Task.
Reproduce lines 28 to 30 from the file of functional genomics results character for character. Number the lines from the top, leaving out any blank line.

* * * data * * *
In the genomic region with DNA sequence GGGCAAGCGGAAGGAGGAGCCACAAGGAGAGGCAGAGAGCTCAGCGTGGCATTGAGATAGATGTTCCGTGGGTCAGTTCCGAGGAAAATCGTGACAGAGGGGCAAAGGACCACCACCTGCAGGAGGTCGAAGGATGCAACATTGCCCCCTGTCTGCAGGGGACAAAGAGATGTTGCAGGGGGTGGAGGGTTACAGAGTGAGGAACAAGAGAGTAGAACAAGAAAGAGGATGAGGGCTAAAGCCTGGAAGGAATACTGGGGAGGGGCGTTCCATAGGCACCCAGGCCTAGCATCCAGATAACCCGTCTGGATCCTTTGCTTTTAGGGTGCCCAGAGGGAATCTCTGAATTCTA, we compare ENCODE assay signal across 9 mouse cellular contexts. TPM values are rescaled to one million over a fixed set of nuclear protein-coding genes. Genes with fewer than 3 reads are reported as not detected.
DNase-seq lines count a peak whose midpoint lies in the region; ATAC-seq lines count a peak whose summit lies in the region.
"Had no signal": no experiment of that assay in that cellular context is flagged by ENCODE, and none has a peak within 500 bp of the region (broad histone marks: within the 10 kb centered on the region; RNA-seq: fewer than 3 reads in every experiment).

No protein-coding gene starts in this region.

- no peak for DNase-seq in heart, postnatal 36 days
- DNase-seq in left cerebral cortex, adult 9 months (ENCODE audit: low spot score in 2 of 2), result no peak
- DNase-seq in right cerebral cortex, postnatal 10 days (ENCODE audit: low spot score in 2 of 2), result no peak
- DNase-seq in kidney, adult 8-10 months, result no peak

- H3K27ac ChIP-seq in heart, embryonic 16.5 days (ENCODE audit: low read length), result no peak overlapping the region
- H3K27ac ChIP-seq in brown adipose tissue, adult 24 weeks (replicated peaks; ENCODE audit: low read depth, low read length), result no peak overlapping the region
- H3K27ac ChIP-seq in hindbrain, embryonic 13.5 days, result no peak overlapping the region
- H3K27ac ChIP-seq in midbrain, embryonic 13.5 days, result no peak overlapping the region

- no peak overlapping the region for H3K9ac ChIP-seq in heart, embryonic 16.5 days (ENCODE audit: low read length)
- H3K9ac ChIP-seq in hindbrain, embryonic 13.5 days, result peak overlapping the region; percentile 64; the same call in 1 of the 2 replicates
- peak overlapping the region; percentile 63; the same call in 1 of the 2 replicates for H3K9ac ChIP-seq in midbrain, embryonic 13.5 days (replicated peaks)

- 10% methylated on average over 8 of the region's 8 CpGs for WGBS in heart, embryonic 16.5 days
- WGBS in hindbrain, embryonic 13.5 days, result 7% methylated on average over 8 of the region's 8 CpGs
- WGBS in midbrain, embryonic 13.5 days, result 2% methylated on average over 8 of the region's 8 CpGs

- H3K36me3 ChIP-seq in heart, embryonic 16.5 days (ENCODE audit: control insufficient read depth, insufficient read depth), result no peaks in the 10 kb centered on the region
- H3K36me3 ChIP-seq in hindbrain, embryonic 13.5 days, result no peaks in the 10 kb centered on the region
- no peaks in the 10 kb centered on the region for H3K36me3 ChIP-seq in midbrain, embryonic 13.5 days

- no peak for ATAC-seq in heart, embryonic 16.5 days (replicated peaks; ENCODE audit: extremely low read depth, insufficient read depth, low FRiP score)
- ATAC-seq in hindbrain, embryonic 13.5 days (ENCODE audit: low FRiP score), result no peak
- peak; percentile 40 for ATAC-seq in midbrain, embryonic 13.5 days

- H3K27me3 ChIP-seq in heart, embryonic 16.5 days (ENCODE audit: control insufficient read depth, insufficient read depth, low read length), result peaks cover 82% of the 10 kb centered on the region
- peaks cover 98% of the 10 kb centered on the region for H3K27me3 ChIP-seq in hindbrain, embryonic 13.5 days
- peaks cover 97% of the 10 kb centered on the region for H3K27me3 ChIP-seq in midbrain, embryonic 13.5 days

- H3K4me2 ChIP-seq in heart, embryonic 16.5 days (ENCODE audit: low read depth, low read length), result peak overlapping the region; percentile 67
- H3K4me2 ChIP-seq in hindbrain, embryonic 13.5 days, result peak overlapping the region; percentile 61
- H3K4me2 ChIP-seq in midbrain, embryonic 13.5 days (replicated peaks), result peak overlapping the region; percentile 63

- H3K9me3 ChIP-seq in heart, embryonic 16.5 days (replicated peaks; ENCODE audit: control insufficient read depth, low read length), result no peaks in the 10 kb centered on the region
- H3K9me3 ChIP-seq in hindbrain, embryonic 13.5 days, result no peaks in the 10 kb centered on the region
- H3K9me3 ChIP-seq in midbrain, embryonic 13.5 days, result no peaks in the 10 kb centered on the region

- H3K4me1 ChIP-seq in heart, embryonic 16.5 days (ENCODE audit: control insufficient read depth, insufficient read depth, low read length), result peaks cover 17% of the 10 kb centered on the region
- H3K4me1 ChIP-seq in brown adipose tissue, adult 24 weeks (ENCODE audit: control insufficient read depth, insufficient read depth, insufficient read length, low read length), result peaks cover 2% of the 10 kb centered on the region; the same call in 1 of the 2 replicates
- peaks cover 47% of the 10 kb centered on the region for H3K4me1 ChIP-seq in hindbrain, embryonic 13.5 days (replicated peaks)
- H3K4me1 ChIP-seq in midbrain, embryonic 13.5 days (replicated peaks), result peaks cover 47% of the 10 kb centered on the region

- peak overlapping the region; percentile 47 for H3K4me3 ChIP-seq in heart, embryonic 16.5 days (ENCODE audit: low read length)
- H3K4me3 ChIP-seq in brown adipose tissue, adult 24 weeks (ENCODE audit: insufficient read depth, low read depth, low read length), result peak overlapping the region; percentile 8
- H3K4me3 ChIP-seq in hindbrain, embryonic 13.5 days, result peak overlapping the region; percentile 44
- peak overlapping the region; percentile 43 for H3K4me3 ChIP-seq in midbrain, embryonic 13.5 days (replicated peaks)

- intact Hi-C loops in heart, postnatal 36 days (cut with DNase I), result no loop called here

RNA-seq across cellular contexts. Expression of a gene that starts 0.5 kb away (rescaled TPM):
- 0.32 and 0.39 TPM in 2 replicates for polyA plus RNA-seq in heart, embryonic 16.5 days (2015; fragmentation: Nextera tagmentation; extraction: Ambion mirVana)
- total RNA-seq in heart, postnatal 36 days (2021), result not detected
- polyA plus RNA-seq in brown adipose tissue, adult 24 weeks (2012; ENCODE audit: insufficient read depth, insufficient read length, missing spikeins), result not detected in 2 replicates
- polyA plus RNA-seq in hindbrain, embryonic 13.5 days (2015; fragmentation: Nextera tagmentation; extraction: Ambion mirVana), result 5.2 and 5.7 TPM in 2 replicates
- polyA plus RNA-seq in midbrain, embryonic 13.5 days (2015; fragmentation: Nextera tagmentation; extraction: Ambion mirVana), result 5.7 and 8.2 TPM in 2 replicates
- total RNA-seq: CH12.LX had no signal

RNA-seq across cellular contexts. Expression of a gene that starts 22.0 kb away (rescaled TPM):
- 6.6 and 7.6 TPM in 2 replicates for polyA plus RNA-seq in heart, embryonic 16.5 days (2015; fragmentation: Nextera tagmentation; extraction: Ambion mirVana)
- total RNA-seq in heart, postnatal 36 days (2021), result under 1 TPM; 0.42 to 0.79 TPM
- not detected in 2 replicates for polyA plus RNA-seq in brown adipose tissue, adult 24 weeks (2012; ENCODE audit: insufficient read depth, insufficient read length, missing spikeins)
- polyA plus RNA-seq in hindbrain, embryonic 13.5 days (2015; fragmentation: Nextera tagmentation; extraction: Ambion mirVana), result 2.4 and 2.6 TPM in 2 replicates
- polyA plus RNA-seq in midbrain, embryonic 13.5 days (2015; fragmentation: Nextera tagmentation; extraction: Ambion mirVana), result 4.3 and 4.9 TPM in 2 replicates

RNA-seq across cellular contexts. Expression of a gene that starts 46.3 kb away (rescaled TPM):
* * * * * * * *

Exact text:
- H3K4me2 ChIP-seq in heart, embryonic 16.5 days (ENCODE audit: low read depth, low read length), result peak overlapping the region; percentile 67
- H3K4me2 ChIP-seq in hindbrain, embryonic 13.5 days, result peak overlapping the region; percentile 61
- H3K4me2 ChIP-seq in midbrain, embryonic 13.5 days (replicated peaks), result peak overlapping the region; percentile 63